Slammed Over Iraq War By His Own Priest
By Tom Newton Dunn
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BLAIR was yesterday accused of "moral surrender" over war in Iraq - by
his own priest.
Father Timothy Russ hit out after the Blair family attended his Catholic church
After the service Fr Russ, a family friend, told the Daily Mirror violence and
loss of life are not God's way to solve the world's problems.
Father Russ, priest at St Anne's Roman Catholic Church near the PM's Chequers
home said: "Man must live by the will to integrity rather than the will to
power. The PM is caught up in the will to power game. That is his problem.
"He has had a moral surrender from his past. His positions have changed
over the years... He may not like me very much for telling you but it is my job
to try to speak the truth from God."
Father Russ spoke as religious leaders around the world branded military strikes
on Baghdad unjustified and said they would unleash untold suffering in the
After giving the Blairs and other worshippers a sermon on peace in their
Christmas Day trip to church, Father Russ said the PM had "morally
surrendered" over plans to attack Iraq.
The Roman Catholic priest added: "My sermon was all about the need to keep
the light shining bright and not let the darkness overcome it. It was a message
about the need to replace our whole conduct on the wisdom of Christ and God.
"He may not like me very much for telling you but it is my job to try to
speak the truth from God and apply it to a very fallen world."
Father Russ, a Cambridge graduate with a first in economics and member of MENSA,
writes to Downing Street regularly to make his forthright feelings known to the
He added: "I make my feelings known to him in letters, to which he responds
The Blairs have been regulars at St Anne's for the last five years since the
Labour government came to power. And they have got to know Father Russ well as a
good family friend and priest.
Yesterday Mr Blair arrived at church first, wearing a casual blue pullover and
carrying youngest child Leo, two, followed by Cherie and the couple's other
three teenage children.
Almost a hundred other locals made up the congregation at the church near
Security was unobtrusive as the Blairs chatted to fellow worshippers after the
As the family left, Cherie and eldest son Euan stopped to chat to Father Russ
for a few minutes.
Previous Prime Ministers used to worship in another nearby Anglican church. But
Catholic Cherie decided on St Anne's instead to match her faith.
Father Russ's comments came as Catholic, protestant and Muslim heads urged Mr
Blair and George Bush not to go to war but to strive for peace in an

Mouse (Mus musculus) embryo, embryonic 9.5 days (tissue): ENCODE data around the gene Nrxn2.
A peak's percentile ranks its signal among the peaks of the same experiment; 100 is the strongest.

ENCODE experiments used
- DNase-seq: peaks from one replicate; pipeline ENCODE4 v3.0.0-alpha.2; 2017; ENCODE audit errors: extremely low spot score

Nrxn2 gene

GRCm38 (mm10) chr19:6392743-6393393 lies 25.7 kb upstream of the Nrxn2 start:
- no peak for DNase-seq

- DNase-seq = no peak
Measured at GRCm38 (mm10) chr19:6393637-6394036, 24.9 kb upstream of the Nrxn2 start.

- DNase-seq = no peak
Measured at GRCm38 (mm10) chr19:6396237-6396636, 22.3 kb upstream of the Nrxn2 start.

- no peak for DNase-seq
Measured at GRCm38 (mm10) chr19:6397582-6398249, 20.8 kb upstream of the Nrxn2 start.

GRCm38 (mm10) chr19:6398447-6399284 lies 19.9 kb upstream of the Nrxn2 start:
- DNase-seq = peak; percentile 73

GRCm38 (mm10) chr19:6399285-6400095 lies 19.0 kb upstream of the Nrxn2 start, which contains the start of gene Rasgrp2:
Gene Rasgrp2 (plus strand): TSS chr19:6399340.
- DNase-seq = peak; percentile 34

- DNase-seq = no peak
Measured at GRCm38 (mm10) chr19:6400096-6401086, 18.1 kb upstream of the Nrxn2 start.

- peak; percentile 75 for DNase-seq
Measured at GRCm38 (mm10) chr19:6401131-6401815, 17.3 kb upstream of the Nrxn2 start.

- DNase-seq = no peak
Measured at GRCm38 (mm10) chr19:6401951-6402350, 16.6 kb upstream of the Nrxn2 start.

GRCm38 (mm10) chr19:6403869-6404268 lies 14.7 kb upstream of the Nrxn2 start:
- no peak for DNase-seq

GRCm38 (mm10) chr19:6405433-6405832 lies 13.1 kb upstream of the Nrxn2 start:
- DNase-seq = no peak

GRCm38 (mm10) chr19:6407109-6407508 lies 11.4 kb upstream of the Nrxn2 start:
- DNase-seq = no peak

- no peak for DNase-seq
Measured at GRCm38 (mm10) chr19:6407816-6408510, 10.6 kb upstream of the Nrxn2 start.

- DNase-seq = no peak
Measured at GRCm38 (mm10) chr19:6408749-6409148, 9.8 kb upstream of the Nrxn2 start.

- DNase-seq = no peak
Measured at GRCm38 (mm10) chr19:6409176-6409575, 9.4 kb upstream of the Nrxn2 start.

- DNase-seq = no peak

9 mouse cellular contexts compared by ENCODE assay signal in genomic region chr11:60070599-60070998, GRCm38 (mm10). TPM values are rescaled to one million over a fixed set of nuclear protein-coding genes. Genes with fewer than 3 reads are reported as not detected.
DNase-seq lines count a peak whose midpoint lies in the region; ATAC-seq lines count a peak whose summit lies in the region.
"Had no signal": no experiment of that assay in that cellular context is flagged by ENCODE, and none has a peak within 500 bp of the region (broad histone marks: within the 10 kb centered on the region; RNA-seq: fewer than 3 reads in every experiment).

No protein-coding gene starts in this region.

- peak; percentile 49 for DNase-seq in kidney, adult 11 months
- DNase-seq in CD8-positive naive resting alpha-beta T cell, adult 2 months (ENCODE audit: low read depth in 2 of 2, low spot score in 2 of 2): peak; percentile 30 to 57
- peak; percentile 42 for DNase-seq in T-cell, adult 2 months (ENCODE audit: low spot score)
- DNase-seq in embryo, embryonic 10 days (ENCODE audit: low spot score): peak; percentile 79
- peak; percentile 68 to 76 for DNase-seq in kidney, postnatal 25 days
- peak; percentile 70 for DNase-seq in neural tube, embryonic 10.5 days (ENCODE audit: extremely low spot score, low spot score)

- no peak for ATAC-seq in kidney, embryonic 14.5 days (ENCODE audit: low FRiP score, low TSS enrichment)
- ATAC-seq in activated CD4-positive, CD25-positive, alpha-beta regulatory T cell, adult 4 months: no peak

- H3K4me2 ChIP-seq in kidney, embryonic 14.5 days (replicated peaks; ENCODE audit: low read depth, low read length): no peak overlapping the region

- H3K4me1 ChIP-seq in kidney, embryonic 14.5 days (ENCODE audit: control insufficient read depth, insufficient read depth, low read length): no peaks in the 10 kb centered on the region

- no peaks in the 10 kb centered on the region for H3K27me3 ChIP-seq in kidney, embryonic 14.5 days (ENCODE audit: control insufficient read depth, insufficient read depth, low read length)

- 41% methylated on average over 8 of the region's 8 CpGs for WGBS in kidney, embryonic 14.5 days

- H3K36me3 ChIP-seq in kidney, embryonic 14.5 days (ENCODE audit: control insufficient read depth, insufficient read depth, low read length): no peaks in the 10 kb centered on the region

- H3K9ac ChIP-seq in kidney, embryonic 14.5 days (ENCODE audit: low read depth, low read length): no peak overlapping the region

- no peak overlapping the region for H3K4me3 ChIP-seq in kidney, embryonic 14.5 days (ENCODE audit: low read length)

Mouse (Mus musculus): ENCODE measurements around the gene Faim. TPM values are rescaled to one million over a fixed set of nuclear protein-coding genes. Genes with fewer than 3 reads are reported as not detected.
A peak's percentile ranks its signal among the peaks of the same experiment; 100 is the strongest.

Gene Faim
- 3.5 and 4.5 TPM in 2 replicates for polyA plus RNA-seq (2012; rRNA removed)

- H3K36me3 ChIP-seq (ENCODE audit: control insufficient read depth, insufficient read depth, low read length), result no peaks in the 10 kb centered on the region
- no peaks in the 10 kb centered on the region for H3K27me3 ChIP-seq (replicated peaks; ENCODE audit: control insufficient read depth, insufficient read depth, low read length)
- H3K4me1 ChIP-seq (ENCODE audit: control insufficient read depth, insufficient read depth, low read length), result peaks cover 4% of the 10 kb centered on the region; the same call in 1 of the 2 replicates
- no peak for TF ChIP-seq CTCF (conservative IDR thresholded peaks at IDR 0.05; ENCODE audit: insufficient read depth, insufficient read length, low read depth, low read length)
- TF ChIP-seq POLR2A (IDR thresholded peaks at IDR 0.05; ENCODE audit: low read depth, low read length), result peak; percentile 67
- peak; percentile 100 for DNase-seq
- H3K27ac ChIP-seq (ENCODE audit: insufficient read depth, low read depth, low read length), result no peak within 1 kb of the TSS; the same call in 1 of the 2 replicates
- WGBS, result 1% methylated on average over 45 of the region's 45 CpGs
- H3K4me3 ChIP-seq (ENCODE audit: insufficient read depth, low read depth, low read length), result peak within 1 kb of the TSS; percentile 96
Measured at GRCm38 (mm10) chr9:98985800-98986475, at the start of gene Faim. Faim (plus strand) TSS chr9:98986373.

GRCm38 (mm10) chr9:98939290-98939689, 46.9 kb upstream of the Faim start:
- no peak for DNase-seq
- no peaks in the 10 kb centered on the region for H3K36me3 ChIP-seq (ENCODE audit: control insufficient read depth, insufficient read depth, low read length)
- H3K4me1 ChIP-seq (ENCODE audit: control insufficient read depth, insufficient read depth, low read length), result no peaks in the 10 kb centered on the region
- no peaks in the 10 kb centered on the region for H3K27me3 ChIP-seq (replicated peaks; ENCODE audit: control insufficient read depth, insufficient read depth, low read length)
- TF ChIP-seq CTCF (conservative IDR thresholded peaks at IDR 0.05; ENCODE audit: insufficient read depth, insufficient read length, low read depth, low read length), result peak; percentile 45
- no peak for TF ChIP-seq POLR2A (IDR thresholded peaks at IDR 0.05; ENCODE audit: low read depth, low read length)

"already troubled and dangerous world".
More than 20 bishops in Britain signed a strongly-worded statement to the two
leaders insisting a pre-emptive strike on Iraq would be "illegal, unwise
In his Christmas message from the Vatican, Pope John Paul II said war must be
avoided even though terrorism leaves the world in fear.
The 82-year-old added: "May humanity accept the Christmas message of peace.
"From the cave of Bethlehem there rises today an urgent appeal to the world
not to yield to mistrust, suspicion and discouragement."
The Archbishop of Canterbury Dr Rowan Williams launched a thinly-veiled attack
on Blair and Bush.
He said: "It is as if the wise, the devious and the resourced can't help
but make the most immense mistakes of all.
"The strategists who know the possible ramifications of politics miss the
huge and obvious things and wreak havoc and suffering.
"Despite better communications, intelligence and surveillance, the innocent
continue to be killed.
"Here we all are, tangled in the same net...stepping deeper and deeper into
Cardinal Cormac Murphy- O'Connor, leader of the Catholic church in England and
Wales, added: "We must never give up and assume that war is inevitable.
"Let us pray that each one of us, particularly those involved in
international diplomacy and politics, will maintain our permanent commitment to
building and maintaining peace in our world."
The Archbishop of York David Hope admitted war may be inevitable, but said:
"The Christian tradition is unequivocally clear, namely that war as a
method of settling international disputes is incompatible with the teaching and
example of our Lord Jesus Christ. So the Christian instinct in every age is
always programmed against war."
The declaration written by the 20 bishops, endorsed by dozens of American
religious leaders, said: "As the calls for action against Iraq continue
from our governments, despite the opening for UN weapons inspections, we are
compelled by the prophetic vision of peace to speak a word of caution. Mistakes
are an inevitable consequence of any war, no matter how sophisticated the
"If the military strategy includes massive air attacks and urban warfare in
the streets of Baghdad, tens of thousands of innocent civilians could lose their
Muslim leaders warned an attack on Iraq would be widely interpreted as an
assault on Islam. And speaking in Baghdad's Anglican Church, Iraqi Christian
priest Ikram Mahni said: "We pray to halt this war and let us live in peace
together, Christians and Muslims, in Iraq."
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